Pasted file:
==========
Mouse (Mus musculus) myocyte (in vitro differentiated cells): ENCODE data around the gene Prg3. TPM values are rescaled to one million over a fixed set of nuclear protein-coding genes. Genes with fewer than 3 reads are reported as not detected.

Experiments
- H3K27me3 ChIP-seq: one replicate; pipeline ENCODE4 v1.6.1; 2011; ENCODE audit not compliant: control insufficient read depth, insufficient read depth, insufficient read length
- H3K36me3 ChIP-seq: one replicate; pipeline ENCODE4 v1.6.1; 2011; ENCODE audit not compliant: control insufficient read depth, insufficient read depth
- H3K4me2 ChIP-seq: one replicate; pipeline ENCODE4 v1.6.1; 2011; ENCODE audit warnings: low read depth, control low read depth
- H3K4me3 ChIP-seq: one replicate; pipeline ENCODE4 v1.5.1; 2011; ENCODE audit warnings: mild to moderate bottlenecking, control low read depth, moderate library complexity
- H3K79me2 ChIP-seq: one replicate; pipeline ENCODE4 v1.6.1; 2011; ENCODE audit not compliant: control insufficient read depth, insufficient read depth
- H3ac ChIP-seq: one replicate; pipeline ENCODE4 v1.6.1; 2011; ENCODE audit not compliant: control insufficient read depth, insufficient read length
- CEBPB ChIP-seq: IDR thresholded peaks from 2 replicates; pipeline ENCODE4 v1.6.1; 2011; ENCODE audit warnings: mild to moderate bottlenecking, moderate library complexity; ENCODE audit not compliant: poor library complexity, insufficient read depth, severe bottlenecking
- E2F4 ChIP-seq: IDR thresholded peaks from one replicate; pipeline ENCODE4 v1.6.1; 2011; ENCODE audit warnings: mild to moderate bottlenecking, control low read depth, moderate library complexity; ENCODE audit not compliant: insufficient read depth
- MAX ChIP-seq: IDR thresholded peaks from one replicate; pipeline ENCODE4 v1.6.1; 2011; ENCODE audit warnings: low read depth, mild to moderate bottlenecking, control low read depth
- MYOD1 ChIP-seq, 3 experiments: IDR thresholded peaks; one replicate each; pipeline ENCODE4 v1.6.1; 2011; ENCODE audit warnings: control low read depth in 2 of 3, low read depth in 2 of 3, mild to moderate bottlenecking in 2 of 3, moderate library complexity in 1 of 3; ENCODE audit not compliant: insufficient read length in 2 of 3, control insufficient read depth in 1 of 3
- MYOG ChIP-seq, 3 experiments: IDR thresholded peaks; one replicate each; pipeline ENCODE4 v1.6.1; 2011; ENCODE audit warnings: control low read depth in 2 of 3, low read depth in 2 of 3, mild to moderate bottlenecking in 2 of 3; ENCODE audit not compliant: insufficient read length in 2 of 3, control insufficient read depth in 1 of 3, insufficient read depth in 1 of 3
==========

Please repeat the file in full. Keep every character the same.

Mouse (Mus musculus) myocyte (in vitro differentiated cells): ENCODE data around the gene Prg3. TPM values are rescaled to one million over a fixed set of nuclear protein-coding genes. Genes with fewer than 3 reads are reported as not detected.

Experiments
- H3K27me3 ChIP-seq: one replicate; pipeline ENCODE4 v1.6.1; 2011; ENCODE audit not compliant: control insufficient read depth, insufficient read depth, insufficient read length
- H3K36me3 ChIP-seq: one replicate; pipeline ENCODE4 v1.6.1; 2011; ENCODE audit not compliant: control insufficient read depth, insufficient read depth
- H3K4me2 ChIP-seq: one replicate; pipeline ENCODE4 v1.6.1; 2011; ENCODE audit warnings: low read depth, control low read depth
- H3K4me3 ChIP-seq: one replicate; pipeline ENCODE4 v1.5.1; 2011; ENCODE audit warnings: mild to moderate bottlenecking, control low read depth, moderate library complexity
- H3K79me2 ChIP-seq: one replicate; pipeline ENCODE4 v1.6.1; 2011; ENCODE audit not compliant: control insufficient read depth, insufficient read depth
- H3ac ChIP-seq: one replicate; pipeline ENCODE4 v1.6.1; 2011; ENCODE audit not compliant: control insufficient read depth, insufficient read length
- CEBPB ChIP-seq: IDR thresholded peaks from 2 replicates; pipeline ENCODE4 v1.6.1; 2011; ENCODE audit warnings: mild to moderate bottlenecking, moderate library complexity; ENCODE audit not compliant: poor library complexity, insufficient read depth, severe bottlenecking
- E2F4 ChIP-seq: IDR thresholded peaks from one replicate; pipeline ENCODE4 v1.6.1; 2011; ENCODE audit warnings: mild to moderate bottlenecking, control low read depth, moderate library complexity; ENCODE audit not compliant: insufficient read depth
- MAX ChIP-seq: IDR thresholded peaks from one replicate; pipeline ENCODE4 v1.6.1; 2011; ENCODE audit warnings: low read depth, mild to moderate bottlenecking, control low read depth
- MYOD1 ChIP-seq, 3 experiments: IDR thresholded peaks; one replicate each; pipeline ENCODE4 v1.6.1; 2011; ENCODE audit warnings: control low read depth in 2 of 3, low read depth in 2 of 3, mild to moderate bottlenecking in 2 of 3, moderate library complexity in 1 of 3; ENCODE audit not compliant: insufficient read length in 2 of 3, control insufficient read depth in 1 of 3
- MYOG ChIP-seq, 3 experiments: IDR thresholded peaks; one replicate each; pipeline ENCODE4 v1.6.1; 2011; ENCODE audit warnings: control low read depth in 2 of 3, low read depth in 2 of 3, mild to moderate bottlenecking in 2 of 3; ENCODE audit not compliant: insufficient read length in 2 of 3, control insufficient read depth in 1 of 3, insufficient read depth in 1 of 3